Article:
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Hebburn 's a love letter to my mum and dad ; SARAH SCOTT talks to the writer of the hit sitcom Hebburn, returning soon for a second series, about how...

June 23, 2013


Hebburn 's a love letter to my mum and dad ; SARAH SCOTT talks to the writer of the hit sitcom Hebburn, returning soon for a second series, about how he got inspiration for the show from close to home, writing a Christmas special, and his plans for the future

TO the writer behind the hit sitcom Hebburn, the show is more than just a roaring ratings success. For comic Jason Cook says the series is a love letter, a tribute to his mum and dad.

With the ink barely dry on the second run of his BBC sitcom, which will take viewers back to the South Tyneside town later this year, Jason told how his own folks inspired some of the new storylines.

"There's a lot of female empowerment in this series, which is something we are all about," Jason told the Sunday Sun.

"It's a story written by me for my mother. It's a love letter to my mum and dad."

Hebburn tells the story of the Pearson family and their son, Jack, played by South Shields-born Chris Ramsey, who marries middle- class Jewish girl Sarah.

Series one ended with a second 'wedding' ceremony that was abruptly ended when dad Joe, played by comedian Vic Reeves, had a stroke.

Jason added: "My dad had a stroke - he died in 2008 - and that's why I incorporated that into the script."

And it's not only the script which is heavily influenced by Jason's memories of his family life in Hebburn.

The Pearson family home is in fact modelled on the home which Jason grew up in with his beloved parents.

"All of the interior is a set in Manchester and all the exterior is a street in Hebburn. It is the street I grew up and it's where I always wanted to set it," he said.

"The people who live in our old house very kindly let us go in and measure it up inch for inch and we built it in Manchester. I walked in and it was like going back 20 years. When my mum came down she was blown away."

The comic, who also performs as a stand-up, has spent the past few months coming up with the second six-part series of the popular show, due to hit North TV screens in the autumn.

The first series won critical acclaim and scooped the Royal Television Society Award for best drama.

Despite the sunshine outside, Jason is now busy penning a Hebburn Christmas special. But he said he was raring to get going with filming over the summer.

"We are starting filming in the middle of August and that will go through for seven weeks, with probably about a of that in Hebburn doing ion stuff," he revealed. "The rest will be in the studioanchester with the sets. "Then it will hopefully bewn in the autumn/winter this will be followed by Christmas special.

week locati "Th in Ma "Th show time. the C "I h sixth last Chris that i Foll cess scribe ing" "On first about we go which ing," used impro have finished writing the episode. I finished that week. There's still the stmas episode to go, so is this week's activity." lowing the writing procomes what Jason deed as the "heart- breakediting period.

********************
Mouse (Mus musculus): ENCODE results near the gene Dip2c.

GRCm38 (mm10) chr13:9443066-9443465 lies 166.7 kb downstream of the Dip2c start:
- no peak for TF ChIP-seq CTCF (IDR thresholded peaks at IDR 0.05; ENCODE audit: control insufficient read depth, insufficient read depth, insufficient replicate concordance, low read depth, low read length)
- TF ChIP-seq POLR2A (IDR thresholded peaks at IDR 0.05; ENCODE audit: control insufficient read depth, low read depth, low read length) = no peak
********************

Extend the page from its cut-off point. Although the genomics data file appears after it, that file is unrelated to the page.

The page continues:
"Once we finish writing thedraft it goes through t 20 to 30 drafts and then o into the editing process his long and heart- break" he said. "But I have got to it now. We are only ever oving."

The new series will bring all kinds of twists and turns for the Pearsons and their friends, Jason said.

"I am not allowed to give away much, but one of the characters will have a new relationship which will be very nice and exciting, and there's some life-changing moments for all the characters, really," he said.

"What we tried to do was to take the characters for the first series and develop them further rather than the same old thing."

As well as welcoming back the old faces, which also include North actress Gina McKee as Jack's mother Pauline, Jason is introducing some new characters.

"We have a couple of great new characters which I am really enjoying writing who will affect the lives of everyone," he said.

"We are going into casting now and I have ideas of people I would really like to do the parts but we have to go through the process and chose who's best for the role.

"There's a couple of quite big names who I have spoken to and are up for it so I hope to get them in and see if they fit.

"I have been in touch with a few big names in comedy who also act, so hopefully we will get that to work. But these are big stars and we have to fit into their diaries."

Jason is also looking forward to reuniting with the old cast when they meet for a week of rehearsals for the second series shortly before filming starts again in August.

"It is great fun and anything me and Graham (Duff, who also writes Hebburn) would like to see done we will ask for and we will work on any tweaks," he said. "I am really looking forward to it."

Despite the hard work, Jason said working on Hebburn was one of the best things he had ever done. "It's the most fun I have ever had in my life, even though it is completely exhausting," he said.

But for now Jason is concentrating on the Christmas special, which will air after the second series has come to an end.

"I have known what it is going to be for a long time. It is something I have always wanted to do, get a Geordie Christmas on TV," said Jason. "There's something special about it but I am sure it will resonate with others.

"It's just I have never seen my family's Christmas on TV, it's always a bit too twee. But a Hebburn family is just great, just proper working-class families."

"There's a couple of quite big names who I haave spoken to and are up for it so I hope " " to get them in and see if they fit

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